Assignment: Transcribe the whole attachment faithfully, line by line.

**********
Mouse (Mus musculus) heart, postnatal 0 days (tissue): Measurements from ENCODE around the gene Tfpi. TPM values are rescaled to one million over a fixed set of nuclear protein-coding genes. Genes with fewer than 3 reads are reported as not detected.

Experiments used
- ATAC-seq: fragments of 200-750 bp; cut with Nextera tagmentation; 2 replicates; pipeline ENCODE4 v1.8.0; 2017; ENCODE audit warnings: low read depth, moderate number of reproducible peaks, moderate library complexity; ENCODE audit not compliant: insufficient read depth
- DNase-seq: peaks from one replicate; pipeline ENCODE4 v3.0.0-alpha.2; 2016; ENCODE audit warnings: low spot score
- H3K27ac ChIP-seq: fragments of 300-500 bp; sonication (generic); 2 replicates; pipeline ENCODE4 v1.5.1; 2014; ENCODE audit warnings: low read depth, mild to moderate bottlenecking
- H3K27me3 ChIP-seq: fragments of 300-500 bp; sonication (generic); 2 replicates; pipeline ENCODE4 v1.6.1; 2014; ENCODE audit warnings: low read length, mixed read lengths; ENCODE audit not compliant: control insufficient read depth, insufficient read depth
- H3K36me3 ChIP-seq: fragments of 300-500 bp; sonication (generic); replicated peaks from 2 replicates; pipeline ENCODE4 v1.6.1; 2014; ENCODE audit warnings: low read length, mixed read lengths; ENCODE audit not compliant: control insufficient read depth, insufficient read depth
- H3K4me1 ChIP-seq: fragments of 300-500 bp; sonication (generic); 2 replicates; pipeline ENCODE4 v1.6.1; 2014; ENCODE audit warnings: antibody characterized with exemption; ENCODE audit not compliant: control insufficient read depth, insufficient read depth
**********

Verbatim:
Mouse (Mus musculus) heart, postnatal 0 days (tissue): Measurements from ENCODE around the gene Tfpi. TPM values are rescaled to one million over a fixed set of nuclear protein-coding genes. Genes with fewer than 3 reads are reported as not detected.

Experiments used
- ATAC-seq: fragments of 200-750 bp; cut with Nextera tagmentation; 2 replicates; pipeline ENCODE4 v1.8.0; 2017; ENCODE audit warnings: low read depth, moderate number of reproducible peaks, moderate library complexity; ENCODE audit not compliant: insufficient read depth
- DNase-seq: peaks from one replicate; pipeline ENCODE4 v3.0.0-alpha.2; 2016; ENCODE audit warnings: low spot score
- H3K27ac ChIP-seq: fragments of 300-500 bp; sonication (generic); 2 replicates; pipeline ENCODE4 v1.5.1; 2014; ENCODE audit warnings: low read depth, mild to moderate bottlenecking
- H3K27me3 ChIP-seq: fragments of 300-500 bp; sonication (generic); 2 replicates; pipeline ENCODE4 v1.6.1; 2014; ENCODE audit warnings: low read length, mixed read lengths; ENCODE audit not compliant: control insufficient read depth, insufficient read depth
- H3K36me3 ChIP-seq: fragments of 300-500 bp; sonication (generic); replicated peaks from 2 replicates; pipeline ENCODE4 v1.6.1; 2014; ENCODE audit warnings: low read length, mixed read lengths; ENCODE audit not compliant: control insufficient read depth, insufficient read depth
- H3K4me1 ChIP-seq: fragments of 300-500 bp; sonication (generic); 2 replicates; pipeline ENCODE4 v1.6.1; 2014; ENCODE audit warnings: antibody characterized with exemption; ENCODE audit not compliant: control insufficient read depth, insufficient read depth